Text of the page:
c. a second jeopardy is for the same offense as in the first.

A first jeopardy attaches only:

a. after a valid indictment;
b. before a competent court;
c. after arraignment;
d. when a valid plea has been entered; and
e. when the accused has been acquitted or convicted, or the case dismissed or otherwise terminated without his express consent (Cerezo v. People, G.R. No. 185230, June 1, 2011).

Geralde’s invocation of double jeopardy is improper. Although the two crimes may have arisen from the same set of facts, they are not identical offenses as would make applicable the rule on double jeopardy. The gravamen of the offense of the abduction of a woman with her own consent, who is still under the control of her parents or guardians is "the alarm and perturbance to the parents and family" of the abducted person, and the infringement of the rights of the parent or guardian. In cases of seduction, the gravamen of the offense is the wrong done the young woman who is seduced.

Moreover, Virginia's filing of a subsequent case against the accused belies his allegation that she has waived or is estopped from filing the second charge against him. Neither could she be deemed to have pardoned him, for the rules require that in cases of seduction, abduction, rape and acts of lasciviousness, pardon by the offended party, to be effective, must be expressly given (Rule 110, Sec. 4 of the Rules of Court, Ruled 110, Sec. 5 of the 1985 Rules on Criminal Procedure). Moreover the length of time it took her to file the second case is of no moment considering that she filed it within the ten (10)-year prescriptive period (Art. 90, RPC; Perez v. CA, G.R. No. L-80838, November 29, 1988).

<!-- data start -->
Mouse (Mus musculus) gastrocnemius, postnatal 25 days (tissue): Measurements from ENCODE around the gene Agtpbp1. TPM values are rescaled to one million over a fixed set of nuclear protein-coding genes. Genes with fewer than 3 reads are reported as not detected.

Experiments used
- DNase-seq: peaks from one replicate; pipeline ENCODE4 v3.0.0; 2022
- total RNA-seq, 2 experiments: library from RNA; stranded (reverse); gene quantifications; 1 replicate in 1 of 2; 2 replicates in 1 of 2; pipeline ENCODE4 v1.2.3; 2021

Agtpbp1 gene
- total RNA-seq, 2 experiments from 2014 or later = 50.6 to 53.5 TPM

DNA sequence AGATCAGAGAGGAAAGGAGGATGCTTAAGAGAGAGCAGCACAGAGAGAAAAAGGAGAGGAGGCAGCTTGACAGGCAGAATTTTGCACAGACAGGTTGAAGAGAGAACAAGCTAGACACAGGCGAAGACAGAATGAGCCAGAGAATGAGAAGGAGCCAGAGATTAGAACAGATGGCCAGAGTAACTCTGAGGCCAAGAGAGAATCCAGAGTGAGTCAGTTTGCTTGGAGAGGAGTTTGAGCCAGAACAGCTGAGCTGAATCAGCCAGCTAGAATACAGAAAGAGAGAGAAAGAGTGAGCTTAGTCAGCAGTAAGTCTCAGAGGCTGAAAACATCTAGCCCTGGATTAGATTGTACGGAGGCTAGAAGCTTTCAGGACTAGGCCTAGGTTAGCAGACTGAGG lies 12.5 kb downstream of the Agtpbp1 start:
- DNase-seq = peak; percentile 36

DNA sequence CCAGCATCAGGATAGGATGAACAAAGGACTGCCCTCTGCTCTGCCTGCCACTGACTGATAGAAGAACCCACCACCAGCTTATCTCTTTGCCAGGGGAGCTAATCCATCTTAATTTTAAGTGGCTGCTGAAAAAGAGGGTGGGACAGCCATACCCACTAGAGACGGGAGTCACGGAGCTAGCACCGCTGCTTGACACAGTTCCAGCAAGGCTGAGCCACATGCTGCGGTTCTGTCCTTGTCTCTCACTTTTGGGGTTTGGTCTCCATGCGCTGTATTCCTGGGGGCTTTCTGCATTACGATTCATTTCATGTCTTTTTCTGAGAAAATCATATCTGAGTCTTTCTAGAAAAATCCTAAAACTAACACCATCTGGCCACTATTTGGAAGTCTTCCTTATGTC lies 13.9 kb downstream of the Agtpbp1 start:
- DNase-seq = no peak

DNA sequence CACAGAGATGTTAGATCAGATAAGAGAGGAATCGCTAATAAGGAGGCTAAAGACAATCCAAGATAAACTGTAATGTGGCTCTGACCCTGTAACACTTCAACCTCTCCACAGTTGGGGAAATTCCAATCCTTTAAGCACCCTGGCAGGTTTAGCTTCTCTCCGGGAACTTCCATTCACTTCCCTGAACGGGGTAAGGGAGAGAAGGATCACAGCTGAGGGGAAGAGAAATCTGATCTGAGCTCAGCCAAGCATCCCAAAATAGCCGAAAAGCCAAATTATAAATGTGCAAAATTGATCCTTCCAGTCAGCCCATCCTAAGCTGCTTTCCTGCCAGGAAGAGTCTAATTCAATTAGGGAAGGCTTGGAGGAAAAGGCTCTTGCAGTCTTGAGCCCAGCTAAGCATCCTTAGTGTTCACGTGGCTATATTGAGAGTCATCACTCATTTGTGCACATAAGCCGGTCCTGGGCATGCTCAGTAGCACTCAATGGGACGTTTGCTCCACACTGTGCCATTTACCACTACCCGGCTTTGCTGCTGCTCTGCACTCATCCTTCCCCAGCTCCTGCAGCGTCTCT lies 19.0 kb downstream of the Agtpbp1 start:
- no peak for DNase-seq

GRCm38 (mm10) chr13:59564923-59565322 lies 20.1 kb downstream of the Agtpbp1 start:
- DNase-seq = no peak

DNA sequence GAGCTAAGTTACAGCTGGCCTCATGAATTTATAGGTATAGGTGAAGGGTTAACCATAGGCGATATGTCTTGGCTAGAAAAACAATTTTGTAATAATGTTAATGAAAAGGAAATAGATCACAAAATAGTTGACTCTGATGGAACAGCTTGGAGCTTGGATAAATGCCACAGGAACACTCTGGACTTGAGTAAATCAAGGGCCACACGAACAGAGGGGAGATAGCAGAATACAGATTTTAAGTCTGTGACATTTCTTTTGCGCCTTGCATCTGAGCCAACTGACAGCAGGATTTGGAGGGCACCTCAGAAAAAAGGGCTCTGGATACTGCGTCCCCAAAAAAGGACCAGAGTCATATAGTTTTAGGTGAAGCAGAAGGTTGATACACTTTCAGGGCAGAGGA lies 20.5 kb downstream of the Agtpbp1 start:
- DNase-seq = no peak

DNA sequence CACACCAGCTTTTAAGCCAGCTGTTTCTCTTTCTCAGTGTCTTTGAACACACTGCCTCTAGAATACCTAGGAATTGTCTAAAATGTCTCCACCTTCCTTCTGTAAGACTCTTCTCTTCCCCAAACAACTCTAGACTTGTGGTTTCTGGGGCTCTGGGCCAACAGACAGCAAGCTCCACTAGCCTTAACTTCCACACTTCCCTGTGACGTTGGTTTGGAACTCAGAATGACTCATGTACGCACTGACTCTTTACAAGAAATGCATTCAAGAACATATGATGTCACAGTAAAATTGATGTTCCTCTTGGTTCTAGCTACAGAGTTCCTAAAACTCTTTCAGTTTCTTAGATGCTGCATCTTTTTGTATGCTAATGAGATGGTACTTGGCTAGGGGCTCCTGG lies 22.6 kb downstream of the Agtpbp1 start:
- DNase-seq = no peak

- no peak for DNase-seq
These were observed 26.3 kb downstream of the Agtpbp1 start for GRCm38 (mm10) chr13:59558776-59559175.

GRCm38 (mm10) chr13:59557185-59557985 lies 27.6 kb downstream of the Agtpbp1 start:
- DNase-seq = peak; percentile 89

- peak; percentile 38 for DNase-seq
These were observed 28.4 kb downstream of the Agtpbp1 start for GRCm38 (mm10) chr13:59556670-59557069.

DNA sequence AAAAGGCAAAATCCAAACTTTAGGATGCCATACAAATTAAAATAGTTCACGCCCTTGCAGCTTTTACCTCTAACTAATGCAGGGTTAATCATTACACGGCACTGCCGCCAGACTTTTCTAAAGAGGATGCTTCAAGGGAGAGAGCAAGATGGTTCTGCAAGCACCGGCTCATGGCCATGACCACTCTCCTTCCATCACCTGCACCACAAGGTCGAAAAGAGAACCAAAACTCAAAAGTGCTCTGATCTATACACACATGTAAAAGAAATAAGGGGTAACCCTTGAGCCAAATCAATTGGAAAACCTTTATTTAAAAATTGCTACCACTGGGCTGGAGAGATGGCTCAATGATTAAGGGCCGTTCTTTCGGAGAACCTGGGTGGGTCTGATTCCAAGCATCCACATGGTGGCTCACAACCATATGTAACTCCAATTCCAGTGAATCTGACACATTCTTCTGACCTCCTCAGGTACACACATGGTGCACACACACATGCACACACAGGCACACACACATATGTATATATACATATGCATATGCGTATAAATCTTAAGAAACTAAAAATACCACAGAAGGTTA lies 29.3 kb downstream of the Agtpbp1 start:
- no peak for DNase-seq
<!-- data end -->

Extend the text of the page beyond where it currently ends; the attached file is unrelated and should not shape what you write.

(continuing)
NO,  the reversal of the trial court’s assailed dismissal of the case would not place the accused in double jeopardy. While generally, dismissal of cases on the ground of failure to prosecute predicated on the clear right of the accused to speedy trial is equivalent to an acquittal that would bar further prosecution of the accused for the same offense, the same rule is not applicable in this case considering that the right of the accused to speedy trial has not been violated by the State. For this reason, Pablo cannot invoke his right against double jeopardy (People v. Tampal, G.R. No. 102485, May 22, 1995).

YES, there was double jeopardy. The constitutional protection against double jeopardy is available so long as the acts which constitute or have given rise to the first offense under a municipal ordinance are the same acts which constitute or have given rise to the offense charged under a statute. In this case, the same act is involved in the two cases. The reckless imprudence which resulted in physical injuries arose from the same act of driving under the influence of liquor. The fact that the two charges sprung from one and the same act of conviction or acquittal under either the law or the ordinance shall bar a prosecution under the other thus making it against the logic of double jeopardy.